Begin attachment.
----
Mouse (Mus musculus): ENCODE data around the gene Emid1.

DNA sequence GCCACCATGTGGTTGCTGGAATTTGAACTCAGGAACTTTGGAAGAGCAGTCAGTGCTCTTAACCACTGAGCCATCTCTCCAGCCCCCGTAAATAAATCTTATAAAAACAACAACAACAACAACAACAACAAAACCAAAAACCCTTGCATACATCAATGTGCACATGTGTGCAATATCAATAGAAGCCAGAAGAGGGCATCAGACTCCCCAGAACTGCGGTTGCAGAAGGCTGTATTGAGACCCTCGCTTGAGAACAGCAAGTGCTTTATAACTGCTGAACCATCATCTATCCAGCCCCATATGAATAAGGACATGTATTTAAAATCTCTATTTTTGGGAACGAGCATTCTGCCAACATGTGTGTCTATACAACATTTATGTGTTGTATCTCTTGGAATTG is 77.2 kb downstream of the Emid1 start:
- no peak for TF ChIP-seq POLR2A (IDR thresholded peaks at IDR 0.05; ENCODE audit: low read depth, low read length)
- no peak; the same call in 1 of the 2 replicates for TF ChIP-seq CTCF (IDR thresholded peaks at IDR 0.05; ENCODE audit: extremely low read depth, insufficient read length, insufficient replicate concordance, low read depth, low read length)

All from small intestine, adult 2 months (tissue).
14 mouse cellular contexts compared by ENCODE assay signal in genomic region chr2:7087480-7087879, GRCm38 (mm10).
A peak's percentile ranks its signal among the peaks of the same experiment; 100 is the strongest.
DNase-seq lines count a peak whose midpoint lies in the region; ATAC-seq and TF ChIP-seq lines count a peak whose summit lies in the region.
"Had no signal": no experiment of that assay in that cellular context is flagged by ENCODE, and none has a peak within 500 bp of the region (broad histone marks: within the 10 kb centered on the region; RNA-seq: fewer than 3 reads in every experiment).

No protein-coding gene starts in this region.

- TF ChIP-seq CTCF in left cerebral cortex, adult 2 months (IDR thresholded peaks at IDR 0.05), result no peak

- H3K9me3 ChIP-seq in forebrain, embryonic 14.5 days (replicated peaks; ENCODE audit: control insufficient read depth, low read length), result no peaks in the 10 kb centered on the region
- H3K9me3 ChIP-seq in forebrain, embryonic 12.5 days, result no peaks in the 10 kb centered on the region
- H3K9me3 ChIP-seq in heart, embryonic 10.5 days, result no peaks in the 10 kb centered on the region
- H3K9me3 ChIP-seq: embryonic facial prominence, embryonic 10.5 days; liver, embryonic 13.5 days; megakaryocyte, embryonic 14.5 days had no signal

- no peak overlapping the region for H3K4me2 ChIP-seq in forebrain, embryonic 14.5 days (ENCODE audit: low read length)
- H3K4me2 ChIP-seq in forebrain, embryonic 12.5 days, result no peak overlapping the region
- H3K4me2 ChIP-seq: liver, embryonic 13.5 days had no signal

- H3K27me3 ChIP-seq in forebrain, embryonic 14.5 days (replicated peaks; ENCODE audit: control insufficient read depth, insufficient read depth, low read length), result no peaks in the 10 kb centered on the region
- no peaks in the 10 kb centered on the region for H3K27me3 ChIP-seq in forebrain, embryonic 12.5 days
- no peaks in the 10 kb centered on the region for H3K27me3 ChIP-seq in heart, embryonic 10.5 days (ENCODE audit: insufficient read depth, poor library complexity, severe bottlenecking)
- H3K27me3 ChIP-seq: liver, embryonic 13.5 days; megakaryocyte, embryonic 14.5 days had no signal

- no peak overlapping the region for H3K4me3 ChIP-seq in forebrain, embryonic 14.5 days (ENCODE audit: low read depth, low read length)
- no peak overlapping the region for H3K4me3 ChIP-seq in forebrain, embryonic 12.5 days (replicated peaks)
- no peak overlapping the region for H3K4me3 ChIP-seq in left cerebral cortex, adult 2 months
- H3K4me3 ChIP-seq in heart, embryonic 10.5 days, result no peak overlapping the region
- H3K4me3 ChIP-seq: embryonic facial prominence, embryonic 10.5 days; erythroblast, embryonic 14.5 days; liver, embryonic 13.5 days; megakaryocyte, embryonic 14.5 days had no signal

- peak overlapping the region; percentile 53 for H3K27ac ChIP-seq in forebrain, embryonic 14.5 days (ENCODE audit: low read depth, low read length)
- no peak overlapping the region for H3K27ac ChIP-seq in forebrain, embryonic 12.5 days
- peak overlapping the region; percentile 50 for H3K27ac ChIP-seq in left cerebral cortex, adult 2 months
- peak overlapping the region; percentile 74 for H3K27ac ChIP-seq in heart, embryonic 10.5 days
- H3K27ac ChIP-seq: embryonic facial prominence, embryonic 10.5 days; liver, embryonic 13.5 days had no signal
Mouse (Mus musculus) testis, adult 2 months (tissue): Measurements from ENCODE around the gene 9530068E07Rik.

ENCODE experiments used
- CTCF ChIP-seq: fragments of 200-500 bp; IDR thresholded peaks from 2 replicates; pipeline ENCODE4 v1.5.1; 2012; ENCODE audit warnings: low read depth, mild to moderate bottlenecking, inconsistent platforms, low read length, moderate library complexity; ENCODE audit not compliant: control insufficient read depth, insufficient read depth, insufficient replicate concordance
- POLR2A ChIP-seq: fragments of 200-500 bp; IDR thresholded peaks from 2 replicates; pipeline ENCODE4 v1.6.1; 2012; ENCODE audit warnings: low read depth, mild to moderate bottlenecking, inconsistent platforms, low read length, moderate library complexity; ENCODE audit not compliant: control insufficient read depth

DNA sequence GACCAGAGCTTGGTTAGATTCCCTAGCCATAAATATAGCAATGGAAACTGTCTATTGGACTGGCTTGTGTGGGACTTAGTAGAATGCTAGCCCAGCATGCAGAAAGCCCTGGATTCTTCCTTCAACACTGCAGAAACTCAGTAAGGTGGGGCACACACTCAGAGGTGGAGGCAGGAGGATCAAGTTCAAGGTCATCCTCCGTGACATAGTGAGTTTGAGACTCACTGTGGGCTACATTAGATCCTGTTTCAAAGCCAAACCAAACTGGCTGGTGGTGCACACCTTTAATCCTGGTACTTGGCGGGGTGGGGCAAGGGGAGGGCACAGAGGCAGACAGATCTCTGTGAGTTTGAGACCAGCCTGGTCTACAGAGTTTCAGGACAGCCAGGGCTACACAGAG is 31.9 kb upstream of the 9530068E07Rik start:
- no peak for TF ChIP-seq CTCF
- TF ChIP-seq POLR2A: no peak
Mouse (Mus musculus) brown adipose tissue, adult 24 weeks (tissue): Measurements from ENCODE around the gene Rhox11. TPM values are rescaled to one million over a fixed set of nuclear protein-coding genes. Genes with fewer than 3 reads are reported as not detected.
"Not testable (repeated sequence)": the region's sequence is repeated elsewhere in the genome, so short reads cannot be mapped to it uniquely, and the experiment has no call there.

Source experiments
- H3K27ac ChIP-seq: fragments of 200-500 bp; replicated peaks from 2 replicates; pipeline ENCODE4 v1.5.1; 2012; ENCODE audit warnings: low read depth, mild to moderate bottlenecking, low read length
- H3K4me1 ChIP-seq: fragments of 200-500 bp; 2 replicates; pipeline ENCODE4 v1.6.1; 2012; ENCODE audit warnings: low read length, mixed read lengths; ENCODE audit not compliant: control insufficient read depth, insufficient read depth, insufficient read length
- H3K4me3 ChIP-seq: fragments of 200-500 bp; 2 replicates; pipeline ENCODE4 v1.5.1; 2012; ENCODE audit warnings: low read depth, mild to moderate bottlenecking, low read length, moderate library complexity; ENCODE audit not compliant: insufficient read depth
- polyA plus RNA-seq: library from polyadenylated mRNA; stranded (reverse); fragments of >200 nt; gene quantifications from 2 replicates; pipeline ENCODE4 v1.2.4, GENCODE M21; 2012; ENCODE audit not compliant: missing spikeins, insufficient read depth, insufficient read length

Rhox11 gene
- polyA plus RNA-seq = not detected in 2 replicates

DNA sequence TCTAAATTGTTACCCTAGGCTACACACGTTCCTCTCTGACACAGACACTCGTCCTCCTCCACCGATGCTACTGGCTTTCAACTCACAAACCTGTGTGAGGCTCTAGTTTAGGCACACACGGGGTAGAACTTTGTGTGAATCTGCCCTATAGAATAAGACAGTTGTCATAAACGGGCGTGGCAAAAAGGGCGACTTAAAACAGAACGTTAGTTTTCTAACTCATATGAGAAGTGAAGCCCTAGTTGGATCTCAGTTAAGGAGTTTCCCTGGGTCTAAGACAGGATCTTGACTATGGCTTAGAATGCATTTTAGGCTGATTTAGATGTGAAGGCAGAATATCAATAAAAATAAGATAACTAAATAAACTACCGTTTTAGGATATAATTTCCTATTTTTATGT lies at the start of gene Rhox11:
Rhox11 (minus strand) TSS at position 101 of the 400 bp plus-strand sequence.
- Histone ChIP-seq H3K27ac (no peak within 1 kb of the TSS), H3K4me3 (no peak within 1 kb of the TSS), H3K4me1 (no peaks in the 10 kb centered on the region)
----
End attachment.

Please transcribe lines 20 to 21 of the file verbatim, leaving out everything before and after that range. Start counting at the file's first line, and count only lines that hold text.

- no peaks in the 10 kb centered on the region for H3K27me3 ChIP-seq in forebrain, embryonic 12.5 days
- no peaks in the 10 kb centered on the region for H3K27me3 ChIP-seq in heart, embryonic 10.5 days (ENCODE audit: insufficient read depth, poor library complexity, severe bottlenecking)